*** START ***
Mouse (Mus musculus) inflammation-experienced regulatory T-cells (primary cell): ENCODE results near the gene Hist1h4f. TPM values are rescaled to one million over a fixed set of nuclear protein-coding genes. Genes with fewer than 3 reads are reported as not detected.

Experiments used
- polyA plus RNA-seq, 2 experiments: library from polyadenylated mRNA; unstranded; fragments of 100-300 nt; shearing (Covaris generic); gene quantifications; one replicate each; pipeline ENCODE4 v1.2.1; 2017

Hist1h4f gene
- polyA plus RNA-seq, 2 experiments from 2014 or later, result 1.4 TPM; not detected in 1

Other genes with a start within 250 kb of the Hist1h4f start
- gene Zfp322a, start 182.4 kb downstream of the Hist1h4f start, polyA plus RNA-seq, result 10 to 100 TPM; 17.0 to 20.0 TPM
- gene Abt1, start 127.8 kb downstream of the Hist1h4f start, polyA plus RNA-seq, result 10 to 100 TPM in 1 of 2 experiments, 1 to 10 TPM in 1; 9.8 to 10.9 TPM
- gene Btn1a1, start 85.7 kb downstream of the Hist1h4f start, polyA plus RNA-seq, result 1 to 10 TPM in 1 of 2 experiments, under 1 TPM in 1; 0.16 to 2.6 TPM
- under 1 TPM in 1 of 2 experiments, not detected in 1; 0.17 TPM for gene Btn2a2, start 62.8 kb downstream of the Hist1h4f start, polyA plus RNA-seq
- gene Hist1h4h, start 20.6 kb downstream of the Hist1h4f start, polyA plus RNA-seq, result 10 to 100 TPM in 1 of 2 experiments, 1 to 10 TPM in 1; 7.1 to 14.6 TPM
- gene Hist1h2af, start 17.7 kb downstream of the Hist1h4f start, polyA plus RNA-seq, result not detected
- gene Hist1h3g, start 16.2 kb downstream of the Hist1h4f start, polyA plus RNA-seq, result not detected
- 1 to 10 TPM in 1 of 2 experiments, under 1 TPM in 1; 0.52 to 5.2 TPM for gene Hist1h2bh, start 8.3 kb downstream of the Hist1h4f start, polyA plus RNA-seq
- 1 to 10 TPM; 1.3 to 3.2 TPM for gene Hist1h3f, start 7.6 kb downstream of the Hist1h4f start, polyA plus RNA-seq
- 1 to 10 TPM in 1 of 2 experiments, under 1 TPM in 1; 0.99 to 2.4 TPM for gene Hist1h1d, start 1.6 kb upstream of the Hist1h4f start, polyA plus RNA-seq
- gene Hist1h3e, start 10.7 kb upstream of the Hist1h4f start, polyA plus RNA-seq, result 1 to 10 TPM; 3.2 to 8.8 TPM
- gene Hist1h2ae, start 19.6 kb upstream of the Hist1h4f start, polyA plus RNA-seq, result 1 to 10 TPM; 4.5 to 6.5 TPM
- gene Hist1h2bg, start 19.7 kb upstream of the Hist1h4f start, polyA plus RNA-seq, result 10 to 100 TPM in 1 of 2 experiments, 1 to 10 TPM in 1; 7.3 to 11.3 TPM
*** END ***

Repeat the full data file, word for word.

Mouse (Mus musculus) inflammation-experienced regulatory T-cells (primary cell): ENCODE results near the gene Hist1h4f. TPM values are rescaled to one million over a fixed set of nuclear protein-coding genes. Genes with fewer than 3 reads are reported as not detected.

Experiments used
- polyA plus RNA-seq, 2 experiments: library from polyadenylated mRNA; unstranded; fragments of 100-300 nt; shearing (Covaris generic); gene quantifications; one replicate each; pipeline ENCODE4 v1.2.1; 2017

Hist1h4f gene
- polyA plus RNA-seq, 2 experiments from 2014 or later, result 1.4 TPM; not detected in 1

Other genes with a start within 250 kb of the Hist1h4f start
- gene Zfp322a, start 182.4 kb downstream of the Hist1h4f start, polyA plus RNA-seq, result 10 to 100 TPM; 17.0 to 20.0 TPM
- gene Abt1, start 127.8 kb downstream of the Hist1h4f start, polyA plus RNA-seq, result 10 to 100 TPM in 1 of 2 experiments, 1 to 10 TPM in 1; 9.8 to 10.9 TPM
- gene Btn1a1, start 85.7 kb downstream of the Hist1h4f start, polyA plus RNA-seq, result 1 to 10 TPM in 1 of 2 experiments, under 1 TPM in 1; 0.16 to 2.6 TPM
- under 1 TPM in 1 of 2 experiments, not detected in 1; 0.17 TPM for gene Btn2a2, start 62.8 kb downstream of the Hist1h4f start, polyA plus RNA-seq
- gene Hist1h4h, start 20.6 kb downstream of the Hist1h4f start, polyA plus RNA-seq, result 10 to 100 TPM in 1 of 2 experiments, 1 to 10 TPM in 1; 7.1 to 14.6 TPM
- gene Hist1h2af, start 17.7 kb downstream of the Hist1h4f start, polyA plus RNA-seq, result not detected
- gene Hist1h3g, start 16.2 kb downstream of the Hist1h4f start, polyA plus RNA-seq, result not detected
- 1 to 10 TPM in 1 of 2 experiments, under 1 TPM in 1; 0.52 to 5.2 TPM for gene Hist1h2bh, start 8.3 kb downstream of the Hist1h4f start, polyA plus RNA-seq
- 1 to 10 TPM; 1.3 to 3.2 TPM for gene Hist1h3f, start 7.6 kb downstream of the Hist1h4f start, polyA plus RNA-seq
- 1 to 10 TPM in 1 of 2 experiments, under 1 TPM in 1; 0.99 to 2.4 TPM for gene Hist1h1d, start 1.6 kb upstream of the Hist1h4f start, polyA plus RNA-seq
- gene Hist1h3e, start 10.7 kb upstream of the Hist1h4f start, polyA plus RNA-seq, result 1 to 10 TPM; 3.2 to 8.8 TPM
- gene Hist1h2ae, start 19.6 kb upstream of the Hist1h4f start, polyA plus RNA-seq, result 1 to 10 TPM; 4.5 to 6.5 TPM
- gene Hist1h2bg, start 19.7 kb upstream of the Hist1h4f start, polyA plus RNA-seq, result 10 to 100 TPM in 1 of 2 experiments, 1 to 10 TPM in 1; 7.3 to 11.3 TPM